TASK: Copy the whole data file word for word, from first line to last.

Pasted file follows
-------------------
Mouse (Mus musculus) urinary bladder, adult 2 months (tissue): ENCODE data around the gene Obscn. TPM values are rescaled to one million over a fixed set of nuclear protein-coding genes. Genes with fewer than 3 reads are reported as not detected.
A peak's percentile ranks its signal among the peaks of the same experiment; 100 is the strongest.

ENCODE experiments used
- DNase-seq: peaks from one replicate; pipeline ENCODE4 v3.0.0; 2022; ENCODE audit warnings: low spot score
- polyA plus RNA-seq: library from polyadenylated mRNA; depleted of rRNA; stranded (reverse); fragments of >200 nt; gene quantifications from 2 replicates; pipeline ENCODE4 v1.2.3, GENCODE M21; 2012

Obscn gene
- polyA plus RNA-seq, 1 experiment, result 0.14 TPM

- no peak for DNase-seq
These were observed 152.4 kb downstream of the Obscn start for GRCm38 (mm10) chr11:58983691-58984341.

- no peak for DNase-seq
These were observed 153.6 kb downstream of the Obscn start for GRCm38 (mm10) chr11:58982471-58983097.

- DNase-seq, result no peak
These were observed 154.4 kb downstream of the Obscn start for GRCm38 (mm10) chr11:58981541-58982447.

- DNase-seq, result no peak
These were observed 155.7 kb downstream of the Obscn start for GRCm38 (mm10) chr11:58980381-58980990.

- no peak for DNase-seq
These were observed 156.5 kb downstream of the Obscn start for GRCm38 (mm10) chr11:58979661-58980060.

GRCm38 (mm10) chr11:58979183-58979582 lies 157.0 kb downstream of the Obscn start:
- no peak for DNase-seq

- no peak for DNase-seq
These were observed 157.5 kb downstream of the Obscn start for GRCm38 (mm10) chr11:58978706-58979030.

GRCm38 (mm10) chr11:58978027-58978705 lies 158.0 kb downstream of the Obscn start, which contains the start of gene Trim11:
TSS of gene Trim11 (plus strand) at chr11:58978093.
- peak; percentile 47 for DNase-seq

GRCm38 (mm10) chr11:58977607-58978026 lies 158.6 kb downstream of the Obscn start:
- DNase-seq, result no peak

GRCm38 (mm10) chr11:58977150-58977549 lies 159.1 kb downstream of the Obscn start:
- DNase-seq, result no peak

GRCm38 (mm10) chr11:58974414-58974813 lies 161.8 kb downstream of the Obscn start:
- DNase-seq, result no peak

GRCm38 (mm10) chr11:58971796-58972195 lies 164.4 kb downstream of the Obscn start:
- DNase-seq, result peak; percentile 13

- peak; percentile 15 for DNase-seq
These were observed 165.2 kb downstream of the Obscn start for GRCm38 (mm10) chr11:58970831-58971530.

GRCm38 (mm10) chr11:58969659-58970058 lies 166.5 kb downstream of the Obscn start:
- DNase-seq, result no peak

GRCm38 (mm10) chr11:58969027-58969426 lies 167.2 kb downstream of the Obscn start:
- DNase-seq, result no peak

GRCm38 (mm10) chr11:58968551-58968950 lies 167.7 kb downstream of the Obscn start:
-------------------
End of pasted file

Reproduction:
Mouse (Mus musculus) urinary bladder, adult 2 months (tissue): ENCODE data around the gene Obscn. TPM values are rescaled to one million over a fixed set of nuclear protein-coding genes. Genes with fewer than 3 reads are reported as not detected.
A peak's percentile ranks its signal among the peaks of the same experiment; 100 is the strongest.

ENCODE experiments used
- DNase-seq: peaks from one replicate; pipeline ENCODE4 v3.0.0; 2022; ENCODE audit warnings: low spot score
- polyA plus RNA-seq: library from polyadenylated mRNA; depleted of rRNA; stranded (reverse); fragments of >200 nt; gene quantifications from 2 replicates; pipeline ENCODE4 v1.2.3, GENCODE M21; 2012

Obscn gene
- polyA plus RNA-seq, 1 experiment, result 0.14 TPM

- no peak for DNase-seq
These were observed 152.4 kb downstream of the Obscn start for GRCm38 (mm10) chr11:58983691-58984341.

- no peak for DNase-seq
These were observed 153.6 kb downstream of the Obscn start for GRCm38 (mm10) chr11:58982471-58983097.

- DNase-seq, result no peak
These were observed 154.4 kb downstream of the Obscn start for GRCm38 (mm10) chr11:58981541-58982447.

- DNase-seq, result no peak
These were observed 155.7 kb downstream of the Obscn start for GRCm38 (mm10) chr11:58980381-58980990.

- no peak for DNase-seq
These were observed 156.5 kb downstream of the Obscn start for GRCm38 (mm10) chr11:58979661-58980060.

GRCm38 (mm10) chr11:58979183-58979582 lies 157.0 kb downstream of the Obscn start:
- no peak for DNase-seq

- no peak for DNase-seq
These were observed 157.5 kb downstream of the Obscn start for GRCm38 (mm10) chr11:58978706-58979030.

GRCm38 (mm10) chr11:58978027-58978705 lies 158.0 kb downstream of the Obscn start, which contains the start of gene Trim11:
TSS of gene Trim11 (plus strand) at chr11:58978093.
- peak; percentile 47 for DNase-seq

GRCm38 (mm10) chr11:58977607-58978026 lies 158.6 kb downstream of the Obscn start:
- DNase-seq, result no peak

GRCm38 (mm10) chr11:58977150-58977549 lies 159.1 kb downstream of the Obscn start:
- DNase-seq, result no peak

GRCm38 (mm10) chr11:58974414-58974813 lies 161.8 kb downstream of the Obscn start:
- DNase-seq, result no peak

GRCm38 (mm10) chr11:58971796-58972195 lies 164.4 kb downstream of the Obscn start:
- DNase-seq, result peak; percentile 13

- peak; percentile 15 for DNase-seq
These were observed 165.2 kb downstream of the Obscn start for GRCm38 (mm10) chr11:58970831-58971530.

GRCm38 (mm10) chr11:58969659-58970058 lies 166.5 kb downstream of the Obscn start:
- DNase-seq, result no peak

GRCm38 (mm10) chr11:58969027-58969426 lies 167.2 kb downstream of the Obscn start:
- DNase-seq, result no peak

GRCm38 (mm10) chr11:58968551-58968950 lies 167.7 kb downstream of the Obscn start: